When I covered the turn of the millennia for the Gannett newspapers, I was struck by the gradual dawning of a new age, first in Indonesia and then around the globe, east to west. It occurred to me then as it occurs to me now that someone’s sunrise is always someone else’s sunset. The birth of the Baby Jesus in a manger in Bethlehem, which we celebrate today, nonetheless signaled the twilight of the gods in Europe.
John Milton (1608-74) thought so, too, and wrote as much in his “Hymn On the Morning of Christ’s Nativity.” For years, it was my custom on Christmas Day to read an excerpt aloud to my Aunt Mary – Tiny, to whom my forthcoming novel “Water Music” is dedicated – from the book “Greece in Poetry” (Harry N. Abrams Inc., 1993). I quote it now in her memory and in the hope that it will spark a new tradition and new memories in your home:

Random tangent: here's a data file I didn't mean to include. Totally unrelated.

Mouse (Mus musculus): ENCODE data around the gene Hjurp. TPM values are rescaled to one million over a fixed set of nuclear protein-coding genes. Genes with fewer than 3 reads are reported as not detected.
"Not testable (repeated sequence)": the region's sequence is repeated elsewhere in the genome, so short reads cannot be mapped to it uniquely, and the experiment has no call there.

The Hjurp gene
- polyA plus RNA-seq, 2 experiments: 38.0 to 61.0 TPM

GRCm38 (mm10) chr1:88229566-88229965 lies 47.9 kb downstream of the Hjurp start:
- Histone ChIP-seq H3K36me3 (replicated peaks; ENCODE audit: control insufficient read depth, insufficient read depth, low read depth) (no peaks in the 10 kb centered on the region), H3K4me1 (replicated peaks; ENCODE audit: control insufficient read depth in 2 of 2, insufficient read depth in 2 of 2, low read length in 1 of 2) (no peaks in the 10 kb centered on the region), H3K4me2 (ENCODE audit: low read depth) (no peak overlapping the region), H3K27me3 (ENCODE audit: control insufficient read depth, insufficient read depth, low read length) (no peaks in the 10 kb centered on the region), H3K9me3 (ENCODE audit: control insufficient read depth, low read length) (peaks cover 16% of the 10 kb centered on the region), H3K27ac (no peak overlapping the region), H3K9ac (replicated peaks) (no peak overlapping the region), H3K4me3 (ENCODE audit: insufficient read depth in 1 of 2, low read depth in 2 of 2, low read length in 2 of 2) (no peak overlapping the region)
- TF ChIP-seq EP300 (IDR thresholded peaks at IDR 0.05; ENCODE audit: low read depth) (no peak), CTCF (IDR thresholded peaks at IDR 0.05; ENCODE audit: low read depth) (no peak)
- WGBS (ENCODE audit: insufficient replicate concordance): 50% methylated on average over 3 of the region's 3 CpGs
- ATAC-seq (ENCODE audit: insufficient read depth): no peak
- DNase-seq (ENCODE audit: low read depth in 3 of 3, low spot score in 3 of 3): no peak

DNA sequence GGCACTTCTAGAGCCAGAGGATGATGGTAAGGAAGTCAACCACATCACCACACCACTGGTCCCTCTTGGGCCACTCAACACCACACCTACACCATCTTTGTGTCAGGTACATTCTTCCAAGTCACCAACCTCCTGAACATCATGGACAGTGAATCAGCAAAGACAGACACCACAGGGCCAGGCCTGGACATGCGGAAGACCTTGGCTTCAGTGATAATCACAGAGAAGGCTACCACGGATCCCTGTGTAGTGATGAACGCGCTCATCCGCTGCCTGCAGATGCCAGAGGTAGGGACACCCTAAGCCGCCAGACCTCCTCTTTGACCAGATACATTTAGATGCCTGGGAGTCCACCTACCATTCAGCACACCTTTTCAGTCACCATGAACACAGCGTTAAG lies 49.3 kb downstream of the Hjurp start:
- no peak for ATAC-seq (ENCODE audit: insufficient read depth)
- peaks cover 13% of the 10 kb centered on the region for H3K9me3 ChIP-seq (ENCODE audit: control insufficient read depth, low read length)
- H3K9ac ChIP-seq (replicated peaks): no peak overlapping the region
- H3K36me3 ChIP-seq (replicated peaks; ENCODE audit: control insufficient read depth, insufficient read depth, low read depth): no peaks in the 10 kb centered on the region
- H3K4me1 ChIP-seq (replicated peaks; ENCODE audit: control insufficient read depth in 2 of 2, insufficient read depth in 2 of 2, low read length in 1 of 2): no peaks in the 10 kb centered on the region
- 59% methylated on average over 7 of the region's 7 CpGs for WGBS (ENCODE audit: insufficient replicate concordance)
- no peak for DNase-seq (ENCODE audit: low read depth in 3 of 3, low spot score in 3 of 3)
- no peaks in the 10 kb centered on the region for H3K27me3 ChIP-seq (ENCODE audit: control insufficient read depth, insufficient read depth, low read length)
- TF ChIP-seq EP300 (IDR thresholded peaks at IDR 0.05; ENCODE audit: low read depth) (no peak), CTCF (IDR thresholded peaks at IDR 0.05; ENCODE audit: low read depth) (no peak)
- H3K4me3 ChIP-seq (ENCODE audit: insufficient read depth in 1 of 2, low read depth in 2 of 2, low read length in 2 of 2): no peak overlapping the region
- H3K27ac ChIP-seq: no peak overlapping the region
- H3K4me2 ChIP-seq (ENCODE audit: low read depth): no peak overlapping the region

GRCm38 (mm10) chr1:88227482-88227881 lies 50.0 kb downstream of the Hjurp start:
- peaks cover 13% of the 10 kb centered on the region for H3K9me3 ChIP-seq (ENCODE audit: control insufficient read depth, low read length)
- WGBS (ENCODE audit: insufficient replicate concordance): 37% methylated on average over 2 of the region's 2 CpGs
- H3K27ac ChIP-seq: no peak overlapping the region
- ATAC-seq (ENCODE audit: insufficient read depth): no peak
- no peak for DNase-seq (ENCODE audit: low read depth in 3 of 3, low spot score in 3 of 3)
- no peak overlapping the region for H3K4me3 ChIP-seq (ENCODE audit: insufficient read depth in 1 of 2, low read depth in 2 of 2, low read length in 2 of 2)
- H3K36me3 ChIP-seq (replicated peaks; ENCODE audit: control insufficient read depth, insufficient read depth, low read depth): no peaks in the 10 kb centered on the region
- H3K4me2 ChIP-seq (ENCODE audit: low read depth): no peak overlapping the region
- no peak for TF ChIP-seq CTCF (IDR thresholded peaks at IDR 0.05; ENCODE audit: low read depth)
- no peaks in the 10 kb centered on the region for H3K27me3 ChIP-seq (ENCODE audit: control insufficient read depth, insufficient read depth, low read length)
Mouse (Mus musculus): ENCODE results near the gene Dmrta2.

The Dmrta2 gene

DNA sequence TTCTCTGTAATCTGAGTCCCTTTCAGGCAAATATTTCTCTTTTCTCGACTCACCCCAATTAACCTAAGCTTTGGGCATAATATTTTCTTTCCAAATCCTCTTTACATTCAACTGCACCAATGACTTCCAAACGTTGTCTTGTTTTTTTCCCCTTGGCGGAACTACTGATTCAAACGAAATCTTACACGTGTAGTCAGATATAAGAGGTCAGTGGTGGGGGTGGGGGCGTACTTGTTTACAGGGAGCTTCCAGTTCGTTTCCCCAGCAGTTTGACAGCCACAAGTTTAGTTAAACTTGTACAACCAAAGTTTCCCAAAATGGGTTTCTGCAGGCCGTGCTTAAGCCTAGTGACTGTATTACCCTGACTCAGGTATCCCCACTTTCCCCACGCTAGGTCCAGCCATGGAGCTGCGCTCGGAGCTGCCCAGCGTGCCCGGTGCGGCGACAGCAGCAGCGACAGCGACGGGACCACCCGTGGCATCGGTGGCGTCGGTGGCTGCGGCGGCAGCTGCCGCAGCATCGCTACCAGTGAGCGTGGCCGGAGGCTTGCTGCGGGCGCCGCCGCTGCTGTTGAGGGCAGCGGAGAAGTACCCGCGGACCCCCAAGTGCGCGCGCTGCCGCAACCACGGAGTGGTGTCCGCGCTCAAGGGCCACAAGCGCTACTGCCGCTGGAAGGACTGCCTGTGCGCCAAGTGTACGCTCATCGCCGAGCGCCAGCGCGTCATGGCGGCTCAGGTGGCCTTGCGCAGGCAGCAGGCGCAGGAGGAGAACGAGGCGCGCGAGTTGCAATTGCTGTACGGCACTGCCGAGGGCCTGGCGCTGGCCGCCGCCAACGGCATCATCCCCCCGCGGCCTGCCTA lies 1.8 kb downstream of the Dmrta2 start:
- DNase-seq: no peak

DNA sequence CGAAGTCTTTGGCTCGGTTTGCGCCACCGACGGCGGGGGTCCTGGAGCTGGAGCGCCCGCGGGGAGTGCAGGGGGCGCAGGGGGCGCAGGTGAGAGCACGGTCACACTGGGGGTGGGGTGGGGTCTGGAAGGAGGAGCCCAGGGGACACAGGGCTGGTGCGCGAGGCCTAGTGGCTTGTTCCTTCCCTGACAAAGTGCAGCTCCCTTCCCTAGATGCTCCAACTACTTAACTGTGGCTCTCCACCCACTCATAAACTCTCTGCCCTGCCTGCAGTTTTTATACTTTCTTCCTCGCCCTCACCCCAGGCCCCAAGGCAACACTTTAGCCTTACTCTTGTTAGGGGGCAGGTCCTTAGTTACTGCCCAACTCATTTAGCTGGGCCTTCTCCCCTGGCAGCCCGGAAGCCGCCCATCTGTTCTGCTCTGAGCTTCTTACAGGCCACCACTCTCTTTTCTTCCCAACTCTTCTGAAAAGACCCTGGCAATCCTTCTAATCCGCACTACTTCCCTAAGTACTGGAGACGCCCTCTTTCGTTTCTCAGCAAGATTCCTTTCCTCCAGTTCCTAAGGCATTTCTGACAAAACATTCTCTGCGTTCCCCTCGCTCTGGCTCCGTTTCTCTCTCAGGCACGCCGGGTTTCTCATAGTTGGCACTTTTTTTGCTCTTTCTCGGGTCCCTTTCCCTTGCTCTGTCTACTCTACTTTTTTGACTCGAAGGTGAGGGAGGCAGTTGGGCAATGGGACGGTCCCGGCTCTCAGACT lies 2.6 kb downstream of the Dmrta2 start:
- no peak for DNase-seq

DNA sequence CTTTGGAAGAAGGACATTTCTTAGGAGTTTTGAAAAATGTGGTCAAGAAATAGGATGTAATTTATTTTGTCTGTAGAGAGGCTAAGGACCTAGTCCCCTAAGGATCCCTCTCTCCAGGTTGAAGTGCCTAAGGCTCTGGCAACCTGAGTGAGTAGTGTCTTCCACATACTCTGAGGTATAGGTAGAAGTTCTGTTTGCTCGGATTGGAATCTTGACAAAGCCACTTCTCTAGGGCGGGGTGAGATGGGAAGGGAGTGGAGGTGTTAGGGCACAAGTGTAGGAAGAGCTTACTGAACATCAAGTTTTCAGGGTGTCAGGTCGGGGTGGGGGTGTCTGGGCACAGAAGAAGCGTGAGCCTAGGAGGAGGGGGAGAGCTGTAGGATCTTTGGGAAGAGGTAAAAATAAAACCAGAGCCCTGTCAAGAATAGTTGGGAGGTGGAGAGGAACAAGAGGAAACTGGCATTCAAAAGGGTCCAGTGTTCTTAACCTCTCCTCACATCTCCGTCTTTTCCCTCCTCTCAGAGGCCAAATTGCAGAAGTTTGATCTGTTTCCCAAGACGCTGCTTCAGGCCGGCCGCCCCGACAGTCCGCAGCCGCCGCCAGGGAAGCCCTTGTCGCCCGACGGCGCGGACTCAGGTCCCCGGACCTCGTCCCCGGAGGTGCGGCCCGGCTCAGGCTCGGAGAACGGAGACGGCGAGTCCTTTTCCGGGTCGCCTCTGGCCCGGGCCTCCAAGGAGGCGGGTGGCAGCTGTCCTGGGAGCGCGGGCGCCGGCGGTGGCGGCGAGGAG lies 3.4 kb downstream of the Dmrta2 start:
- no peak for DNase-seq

The Oracles are dunn,
No voice or hideous humm
Runs through the arched roof in words deceiving.
Apollo from his shrine
Can no more divine,
With hollow shriek the steep of Delphos leaving.
No nightly trance, or breathed spell,
Inspire’s the pale-ey’d priest from the prophetic cell.
The lonely mountains o’er,
And the resounding shore,
A voice of weeping heard, and loud lament;
From haunted spring, and dale
Edg’d with poplar pale,
The parting Genius is with sighing sent,
With flowre-inwov’n tresses torn
The Nimphs in twilight shade of tangled thickets mourn.